Anothony D’Angelo, a professor at Syracuse University’s Newhouse School and Director of public relations, was one of three public relations professionals recently quoted in the The Wall Street Journal in a story about Roseanne Barr’s racist tweets. D’Angelo wrote: “Roseanne Barr’s brand…
Students, faculty and staff counsel Chancellor on campus safety
Based on a provision of New York law passed in 1990, all colleges and universities in the state must maintain a committee to review current campus security policies and procedures; make recommendations for improvements; and report regularly to the president of the University. At Syracuse University, this responsibility is managed by the Chancellor’s Advisory Committee on Campus Security, which is comprised of students, faculty and staff.
Seniors Sara Dovi, Andrea Goldman (former member) and Kayte Valliere, and junior Rigaud Noel were all invited to sit on the committee by Anastasia Urtz, dean of students. “Student participation on important University committees is essential,” Urtz says. “Students selected to serve on this committee not only have outstanding leadership and organizational skills, but also have a deep commitment to the well being of their fellow students and others in the University community.”
Representing the faculty on the committee are Elletta Callahan, associate professor in the School of Management; Michael Olivette, associate dean and associate professor, and Norma Burgess, professor, both in the College of Human Services and Health Professions.
Staff members include Anastasia Urtz, dean of students; David Pajak, director of risk management; and Wesley Bird, assistant director of the Department of Public Safety (DPS).
Each May, a formal annual report from the advisory committee on campus security is submitted to Chancellor Shaw with recommendations for further action. The Chancellor then issues a response indicating the action to be taken. “The Chancellor is very responsive to this direct line of communication and takes the safety of the University very seriously,” says Urtz.
In past years the advisory committee on campus security has played a key role in: improving the Residential Security Aide program in North Campus residence halls; enhancing South Campus security through the addition of patrols, a DPS South Campus station and the new South Campus Welcome Center; and promoting the safety of off-campus students through the Shuttle U Home (SU Home) program.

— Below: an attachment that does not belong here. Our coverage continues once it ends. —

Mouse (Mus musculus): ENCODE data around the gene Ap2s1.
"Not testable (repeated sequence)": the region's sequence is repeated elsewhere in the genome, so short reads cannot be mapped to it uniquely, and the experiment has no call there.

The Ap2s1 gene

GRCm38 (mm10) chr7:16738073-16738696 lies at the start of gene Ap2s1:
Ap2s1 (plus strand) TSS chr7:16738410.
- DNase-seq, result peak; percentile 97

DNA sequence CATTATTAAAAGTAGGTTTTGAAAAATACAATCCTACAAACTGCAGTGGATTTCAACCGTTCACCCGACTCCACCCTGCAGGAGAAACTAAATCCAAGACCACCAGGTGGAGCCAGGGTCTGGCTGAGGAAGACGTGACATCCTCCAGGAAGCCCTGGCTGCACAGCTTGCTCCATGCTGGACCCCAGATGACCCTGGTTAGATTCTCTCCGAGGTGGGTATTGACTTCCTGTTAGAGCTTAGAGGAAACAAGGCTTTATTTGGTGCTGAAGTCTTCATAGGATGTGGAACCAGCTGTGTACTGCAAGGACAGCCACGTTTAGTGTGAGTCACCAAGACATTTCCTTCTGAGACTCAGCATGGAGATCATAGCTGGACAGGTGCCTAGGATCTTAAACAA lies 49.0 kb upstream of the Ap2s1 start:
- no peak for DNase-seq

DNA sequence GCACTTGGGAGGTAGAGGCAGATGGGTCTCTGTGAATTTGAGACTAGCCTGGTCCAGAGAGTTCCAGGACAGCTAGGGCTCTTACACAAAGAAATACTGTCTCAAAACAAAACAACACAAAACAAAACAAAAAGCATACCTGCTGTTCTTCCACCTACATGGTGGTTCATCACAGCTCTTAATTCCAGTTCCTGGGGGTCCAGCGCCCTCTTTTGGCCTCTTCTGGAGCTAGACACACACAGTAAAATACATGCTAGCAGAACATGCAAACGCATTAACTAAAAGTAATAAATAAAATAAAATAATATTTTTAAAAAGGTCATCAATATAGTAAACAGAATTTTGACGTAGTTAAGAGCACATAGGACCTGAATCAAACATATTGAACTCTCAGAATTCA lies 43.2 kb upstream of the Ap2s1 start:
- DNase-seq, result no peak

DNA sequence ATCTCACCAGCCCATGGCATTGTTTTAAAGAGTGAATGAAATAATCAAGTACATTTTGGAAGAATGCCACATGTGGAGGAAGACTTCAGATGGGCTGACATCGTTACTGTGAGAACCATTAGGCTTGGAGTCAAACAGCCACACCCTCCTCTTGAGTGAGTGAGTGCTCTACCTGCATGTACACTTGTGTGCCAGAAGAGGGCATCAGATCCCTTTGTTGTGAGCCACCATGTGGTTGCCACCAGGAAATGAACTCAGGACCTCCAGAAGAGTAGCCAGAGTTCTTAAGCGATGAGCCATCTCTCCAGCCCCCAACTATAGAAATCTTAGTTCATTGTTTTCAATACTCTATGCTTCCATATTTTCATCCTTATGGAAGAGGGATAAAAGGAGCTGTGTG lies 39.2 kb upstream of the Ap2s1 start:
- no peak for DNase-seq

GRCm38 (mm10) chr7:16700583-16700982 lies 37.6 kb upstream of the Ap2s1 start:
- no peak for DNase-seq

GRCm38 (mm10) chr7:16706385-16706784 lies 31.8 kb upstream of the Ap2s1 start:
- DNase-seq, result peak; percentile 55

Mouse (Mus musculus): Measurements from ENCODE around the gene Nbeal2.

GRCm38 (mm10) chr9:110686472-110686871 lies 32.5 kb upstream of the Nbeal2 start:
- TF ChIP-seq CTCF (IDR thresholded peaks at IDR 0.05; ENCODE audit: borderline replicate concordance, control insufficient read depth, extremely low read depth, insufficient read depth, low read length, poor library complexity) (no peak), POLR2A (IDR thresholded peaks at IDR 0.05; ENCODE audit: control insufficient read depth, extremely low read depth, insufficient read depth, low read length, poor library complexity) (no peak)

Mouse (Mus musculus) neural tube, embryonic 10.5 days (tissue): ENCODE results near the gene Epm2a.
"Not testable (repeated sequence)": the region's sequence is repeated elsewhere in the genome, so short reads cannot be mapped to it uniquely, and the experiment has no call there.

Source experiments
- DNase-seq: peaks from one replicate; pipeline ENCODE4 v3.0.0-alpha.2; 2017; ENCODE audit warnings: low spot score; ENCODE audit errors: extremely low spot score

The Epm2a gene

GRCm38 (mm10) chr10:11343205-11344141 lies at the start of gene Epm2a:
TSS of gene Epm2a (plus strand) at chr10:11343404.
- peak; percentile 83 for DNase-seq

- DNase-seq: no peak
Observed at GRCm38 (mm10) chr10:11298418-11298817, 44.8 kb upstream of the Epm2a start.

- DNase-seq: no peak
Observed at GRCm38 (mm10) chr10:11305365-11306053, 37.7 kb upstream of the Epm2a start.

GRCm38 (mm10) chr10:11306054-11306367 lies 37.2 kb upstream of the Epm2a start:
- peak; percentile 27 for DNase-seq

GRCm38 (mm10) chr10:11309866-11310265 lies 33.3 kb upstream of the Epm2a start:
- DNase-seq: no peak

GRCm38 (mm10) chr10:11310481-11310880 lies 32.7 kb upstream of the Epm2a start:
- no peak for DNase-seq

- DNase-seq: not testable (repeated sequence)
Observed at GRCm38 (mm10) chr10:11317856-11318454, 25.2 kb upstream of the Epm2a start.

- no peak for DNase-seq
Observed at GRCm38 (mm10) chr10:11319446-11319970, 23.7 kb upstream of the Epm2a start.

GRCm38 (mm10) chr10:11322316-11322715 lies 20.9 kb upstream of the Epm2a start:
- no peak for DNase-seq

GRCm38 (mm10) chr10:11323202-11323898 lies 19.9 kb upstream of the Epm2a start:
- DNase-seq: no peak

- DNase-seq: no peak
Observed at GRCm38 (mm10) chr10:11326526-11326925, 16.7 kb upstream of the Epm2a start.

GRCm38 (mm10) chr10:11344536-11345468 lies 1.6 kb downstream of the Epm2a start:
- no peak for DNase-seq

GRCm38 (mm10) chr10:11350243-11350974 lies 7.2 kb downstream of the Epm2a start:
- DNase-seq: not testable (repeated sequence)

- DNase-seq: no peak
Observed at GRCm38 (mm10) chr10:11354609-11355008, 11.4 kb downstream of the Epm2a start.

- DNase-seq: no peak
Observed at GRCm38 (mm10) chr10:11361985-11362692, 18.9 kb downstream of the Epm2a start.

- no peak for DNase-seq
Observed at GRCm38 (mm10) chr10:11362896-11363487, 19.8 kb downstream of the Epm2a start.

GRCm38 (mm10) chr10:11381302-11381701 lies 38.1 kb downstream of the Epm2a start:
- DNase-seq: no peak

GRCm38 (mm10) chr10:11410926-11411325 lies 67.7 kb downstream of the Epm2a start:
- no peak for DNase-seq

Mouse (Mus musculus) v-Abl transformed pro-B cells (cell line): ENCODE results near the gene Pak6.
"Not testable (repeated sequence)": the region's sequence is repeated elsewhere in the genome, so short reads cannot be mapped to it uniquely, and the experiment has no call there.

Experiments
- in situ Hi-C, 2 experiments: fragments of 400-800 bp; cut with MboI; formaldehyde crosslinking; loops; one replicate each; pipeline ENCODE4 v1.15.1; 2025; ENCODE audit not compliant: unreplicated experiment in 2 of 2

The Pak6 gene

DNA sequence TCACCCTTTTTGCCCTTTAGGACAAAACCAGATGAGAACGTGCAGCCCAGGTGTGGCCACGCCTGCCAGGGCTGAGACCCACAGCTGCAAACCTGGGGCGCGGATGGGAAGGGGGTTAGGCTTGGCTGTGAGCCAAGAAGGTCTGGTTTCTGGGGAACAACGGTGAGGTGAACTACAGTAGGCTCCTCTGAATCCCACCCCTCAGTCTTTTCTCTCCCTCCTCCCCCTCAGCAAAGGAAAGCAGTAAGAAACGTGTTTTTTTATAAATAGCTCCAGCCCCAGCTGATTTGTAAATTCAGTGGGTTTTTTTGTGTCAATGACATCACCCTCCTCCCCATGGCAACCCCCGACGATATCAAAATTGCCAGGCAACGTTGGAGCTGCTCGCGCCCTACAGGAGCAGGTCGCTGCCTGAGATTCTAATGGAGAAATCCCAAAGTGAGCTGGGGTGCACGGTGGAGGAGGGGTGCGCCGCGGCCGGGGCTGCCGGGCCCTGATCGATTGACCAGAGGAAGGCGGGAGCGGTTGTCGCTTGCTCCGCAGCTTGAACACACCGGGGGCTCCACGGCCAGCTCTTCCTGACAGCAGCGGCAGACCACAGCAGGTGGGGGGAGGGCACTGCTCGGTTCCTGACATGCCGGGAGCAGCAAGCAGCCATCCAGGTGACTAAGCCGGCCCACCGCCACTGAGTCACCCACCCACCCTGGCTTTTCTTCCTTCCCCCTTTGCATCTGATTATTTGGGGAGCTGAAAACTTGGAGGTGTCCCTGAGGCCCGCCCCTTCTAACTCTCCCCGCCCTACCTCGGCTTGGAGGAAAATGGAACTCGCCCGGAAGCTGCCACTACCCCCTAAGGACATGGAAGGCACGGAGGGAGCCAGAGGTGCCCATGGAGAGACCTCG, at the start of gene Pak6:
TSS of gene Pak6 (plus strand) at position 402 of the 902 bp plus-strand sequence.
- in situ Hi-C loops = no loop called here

Currently, one of the more prominent issues the committee is dealing with is a formal review of the University Rape Advocacy, Prevention, and Education Center (R.A.P.E. Center). Since the law requiring advisory committees is intended in large part to address sexual assault prevention on college campuses, the SU committee looks annually at the R.A.P.E. Center to ensure that it is meeting community needs. This year the committee is reviewing new training strategies, data collection and community reporting protocols, and prevention education programs offered by the R.A.P.E. Center.
The committee also serves as an internal review mechanism to consider use of force by DPS officers to ensure effective administration by the DPS of its enhanced authority. Campus lighting and “blue light” emergency telephones, traffic safety and DPS patrols are also annual topics of consideration.
“It’s great to work with students on a committee such as this. To hear comments and concerns coming from the students themselves is so important,” says Bird. “The students are our primary customer and focal point.”